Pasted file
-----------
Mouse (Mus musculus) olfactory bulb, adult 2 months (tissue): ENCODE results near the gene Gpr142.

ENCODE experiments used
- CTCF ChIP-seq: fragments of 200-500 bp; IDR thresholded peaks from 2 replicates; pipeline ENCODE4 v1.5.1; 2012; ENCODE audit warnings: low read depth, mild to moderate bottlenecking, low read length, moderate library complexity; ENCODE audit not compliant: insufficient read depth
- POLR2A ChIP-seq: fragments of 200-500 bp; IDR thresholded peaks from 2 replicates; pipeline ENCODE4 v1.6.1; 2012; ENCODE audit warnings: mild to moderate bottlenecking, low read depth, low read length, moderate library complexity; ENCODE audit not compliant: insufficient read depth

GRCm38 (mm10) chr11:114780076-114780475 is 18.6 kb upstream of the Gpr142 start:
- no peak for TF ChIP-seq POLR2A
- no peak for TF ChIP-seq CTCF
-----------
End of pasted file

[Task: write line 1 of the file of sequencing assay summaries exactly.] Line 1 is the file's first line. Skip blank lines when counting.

Mouse (Mus musculus) olfactory bulb, adult 2 months (tissue): ENCODE results near the gene Gpr142.